A huge achievement has been made as NASA has discovered water on the sunlit surface of the Moon. Making the observation from the Stratospheric Observatory for Infrared Astronomy (SOFIA), the groundbreaking discovery has confirmed what the agency has always suspected.
The Clavius Crater, which is one of the largest observable craters on the Moon’s surface, was where the water was discovered. About 12-ounces of water was trapped inside a cubic meter of soil. Per NASA, the Sahara desert has 100 times more water than what SOFIA found.
We had indications that H2O – the familiar water we know – might be present on the sunlit side of the Moon. Now we know it is there. This discovery challenges our understanding of the lunar surface and raises intriguing questions about resources relevant for deep space exploration.Paul Hertz, NASA director of the Astrophysics Division in the Science Mission Directorate in Washington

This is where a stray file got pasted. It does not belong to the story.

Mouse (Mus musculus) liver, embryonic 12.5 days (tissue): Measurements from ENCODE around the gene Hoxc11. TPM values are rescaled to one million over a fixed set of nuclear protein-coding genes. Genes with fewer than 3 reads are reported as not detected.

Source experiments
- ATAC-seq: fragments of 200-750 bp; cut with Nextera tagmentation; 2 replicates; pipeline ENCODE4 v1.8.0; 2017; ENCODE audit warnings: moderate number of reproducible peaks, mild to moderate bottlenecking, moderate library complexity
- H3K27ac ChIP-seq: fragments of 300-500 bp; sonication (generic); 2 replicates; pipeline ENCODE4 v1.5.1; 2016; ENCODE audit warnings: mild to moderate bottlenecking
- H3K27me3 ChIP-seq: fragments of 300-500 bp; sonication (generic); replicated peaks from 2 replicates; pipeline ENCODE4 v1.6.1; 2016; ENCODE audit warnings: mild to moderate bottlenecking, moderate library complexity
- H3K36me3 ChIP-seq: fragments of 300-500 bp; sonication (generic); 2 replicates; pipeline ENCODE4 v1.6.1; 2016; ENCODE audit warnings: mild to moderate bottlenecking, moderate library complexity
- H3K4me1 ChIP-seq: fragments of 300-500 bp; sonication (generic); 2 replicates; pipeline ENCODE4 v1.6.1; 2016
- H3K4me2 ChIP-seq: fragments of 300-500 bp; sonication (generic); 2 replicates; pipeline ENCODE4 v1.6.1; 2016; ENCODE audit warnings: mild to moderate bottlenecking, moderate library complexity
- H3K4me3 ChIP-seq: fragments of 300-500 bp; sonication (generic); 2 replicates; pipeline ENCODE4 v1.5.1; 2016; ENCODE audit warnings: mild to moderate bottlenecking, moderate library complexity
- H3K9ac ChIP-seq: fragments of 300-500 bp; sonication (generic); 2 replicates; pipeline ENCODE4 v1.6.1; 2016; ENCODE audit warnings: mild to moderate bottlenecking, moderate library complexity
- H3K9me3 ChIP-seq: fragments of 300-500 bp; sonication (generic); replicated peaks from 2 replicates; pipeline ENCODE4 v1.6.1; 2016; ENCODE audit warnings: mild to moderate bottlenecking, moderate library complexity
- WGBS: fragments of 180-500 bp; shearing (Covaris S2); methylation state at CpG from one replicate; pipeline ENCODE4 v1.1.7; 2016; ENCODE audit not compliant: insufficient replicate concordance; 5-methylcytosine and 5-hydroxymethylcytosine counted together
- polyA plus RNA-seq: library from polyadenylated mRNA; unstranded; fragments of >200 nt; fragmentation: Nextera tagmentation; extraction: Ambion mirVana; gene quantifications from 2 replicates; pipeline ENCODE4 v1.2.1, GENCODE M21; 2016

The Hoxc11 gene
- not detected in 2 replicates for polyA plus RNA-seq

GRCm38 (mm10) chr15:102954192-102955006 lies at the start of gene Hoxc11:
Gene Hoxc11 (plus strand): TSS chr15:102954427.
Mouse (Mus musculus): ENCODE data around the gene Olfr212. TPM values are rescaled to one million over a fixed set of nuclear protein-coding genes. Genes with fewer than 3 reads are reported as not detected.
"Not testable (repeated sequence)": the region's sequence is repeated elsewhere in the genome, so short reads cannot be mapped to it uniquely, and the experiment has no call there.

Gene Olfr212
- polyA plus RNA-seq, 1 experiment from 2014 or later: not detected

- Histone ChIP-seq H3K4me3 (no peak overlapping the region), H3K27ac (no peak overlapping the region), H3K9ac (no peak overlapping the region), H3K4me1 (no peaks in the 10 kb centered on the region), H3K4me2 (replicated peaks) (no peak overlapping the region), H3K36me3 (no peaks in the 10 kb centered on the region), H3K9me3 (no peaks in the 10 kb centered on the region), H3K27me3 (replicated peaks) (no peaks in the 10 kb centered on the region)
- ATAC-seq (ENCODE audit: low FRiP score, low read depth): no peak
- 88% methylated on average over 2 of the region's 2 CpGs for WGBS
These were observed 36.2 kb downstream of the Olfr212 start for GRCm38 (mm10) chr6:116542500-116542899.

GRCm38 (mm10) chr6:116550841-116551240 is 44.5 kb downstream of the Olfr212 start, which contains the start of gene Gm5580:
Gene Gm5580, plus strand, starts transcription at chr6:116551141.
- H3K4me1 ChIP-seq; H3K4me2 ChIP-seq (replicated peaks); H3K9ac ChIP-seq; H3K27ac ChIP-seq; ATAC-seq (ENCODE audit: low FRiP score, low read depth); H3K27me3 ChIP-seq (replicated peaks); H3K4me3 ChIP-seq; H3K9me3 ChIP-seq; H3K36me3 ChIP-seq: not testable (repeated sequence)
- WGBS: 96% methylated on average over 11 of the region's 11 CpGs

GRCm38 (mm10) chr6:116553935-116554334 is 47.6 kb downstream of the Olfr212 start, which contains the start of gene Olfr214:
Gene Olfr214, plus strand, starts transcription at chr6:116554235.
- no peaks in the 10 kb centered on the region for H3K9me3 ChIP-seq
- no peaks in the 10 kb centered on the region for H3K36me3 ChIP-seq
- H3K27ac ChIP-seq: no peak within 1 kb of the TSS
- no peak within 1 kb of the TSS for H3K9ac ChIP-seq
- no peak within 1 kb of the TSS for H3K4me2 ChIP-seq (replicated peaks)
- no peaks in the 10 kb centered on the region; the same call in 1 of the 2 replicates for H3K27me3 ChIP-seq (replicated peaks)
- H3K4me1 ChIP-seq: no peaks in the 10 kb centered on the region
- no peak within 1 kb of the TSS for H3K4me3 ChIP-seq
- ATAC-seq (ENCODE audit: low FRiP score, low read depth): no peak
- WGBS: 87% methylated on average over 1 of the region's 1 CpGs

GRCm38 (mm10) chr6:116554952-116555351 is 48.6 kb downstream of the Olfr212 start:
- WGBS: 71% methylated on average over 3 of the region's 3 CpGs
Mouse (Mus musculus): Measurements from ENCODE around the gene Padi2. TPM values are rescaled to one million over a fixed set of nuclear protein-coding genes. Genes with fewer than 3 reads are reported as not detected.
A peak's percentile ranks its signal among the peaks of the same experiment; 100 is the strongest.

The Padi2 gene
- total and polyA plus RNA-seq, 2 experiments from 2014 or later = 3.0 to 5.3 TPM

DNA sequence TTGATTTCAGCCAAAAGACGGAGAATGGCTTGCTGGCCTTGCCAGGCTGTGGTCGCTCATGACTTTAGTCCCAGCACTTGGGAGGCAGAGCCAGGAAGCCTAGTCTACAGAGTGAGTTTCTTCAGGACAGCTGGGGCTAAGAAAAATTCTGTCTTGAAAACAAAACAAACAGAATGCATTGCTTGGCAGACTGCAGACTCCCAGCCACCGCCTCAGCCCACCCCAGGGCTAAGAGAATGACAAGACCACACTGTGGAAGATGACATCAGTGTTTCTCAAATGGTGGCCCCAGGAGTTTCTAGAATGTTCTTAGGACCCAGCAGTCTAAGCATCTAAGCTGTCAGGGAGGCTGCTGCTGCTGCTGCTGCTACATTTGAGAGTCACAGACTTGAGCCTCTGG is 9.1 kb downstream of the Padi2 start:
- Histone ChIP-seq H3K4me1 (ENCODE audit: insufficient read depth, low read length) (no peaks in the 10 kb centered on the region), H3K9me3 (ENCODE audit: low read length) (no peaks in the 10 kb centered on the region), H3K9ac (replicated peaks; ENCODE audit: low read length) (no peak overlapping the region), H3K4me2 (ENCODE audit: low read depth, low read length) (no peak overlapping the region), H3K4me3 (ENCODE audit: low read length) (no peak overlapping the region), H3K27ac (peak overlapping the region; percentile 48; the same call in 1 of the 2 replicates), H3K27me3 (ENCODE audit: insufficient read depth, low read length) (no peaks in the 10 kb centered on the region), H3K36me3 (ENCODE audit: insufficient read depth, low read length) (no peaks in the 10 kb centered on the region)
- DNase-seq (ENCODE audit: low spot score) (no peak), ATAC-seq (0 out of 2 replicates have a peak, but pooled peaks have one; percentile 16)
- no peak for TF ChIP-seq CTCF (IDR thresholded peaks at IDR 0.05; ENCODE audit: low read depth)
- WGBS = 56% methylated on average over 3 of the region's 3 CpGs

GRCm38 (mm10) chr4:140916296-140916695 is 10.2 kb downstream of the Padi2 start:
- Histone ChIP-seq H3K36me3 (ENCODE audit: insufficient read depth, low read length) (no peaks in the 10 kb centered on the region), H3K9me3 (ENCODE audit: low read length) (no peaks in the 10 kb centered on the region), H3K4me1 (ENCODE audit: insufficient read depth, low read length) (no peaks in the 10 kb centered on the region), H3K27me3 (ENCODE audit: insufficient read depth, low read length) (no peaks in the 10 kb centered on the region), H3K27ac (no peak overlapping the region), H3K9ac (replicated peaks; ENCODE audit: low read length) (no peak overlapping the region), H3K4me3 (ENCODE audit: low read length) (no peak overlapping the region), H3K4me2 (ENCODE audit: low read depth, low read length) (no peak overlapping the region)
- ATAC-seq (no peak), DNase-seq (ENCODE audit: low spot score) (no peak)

Water is a valuable resource, for both scientific purposes and for use by our explorers. If we can use the resources at the Moon, then we can carry less water and more equipment to help enable new scientific discoveries.Jacob Bleacher, chief exploration scientist for NASA’s Human Exploration and Operations Mission Directorate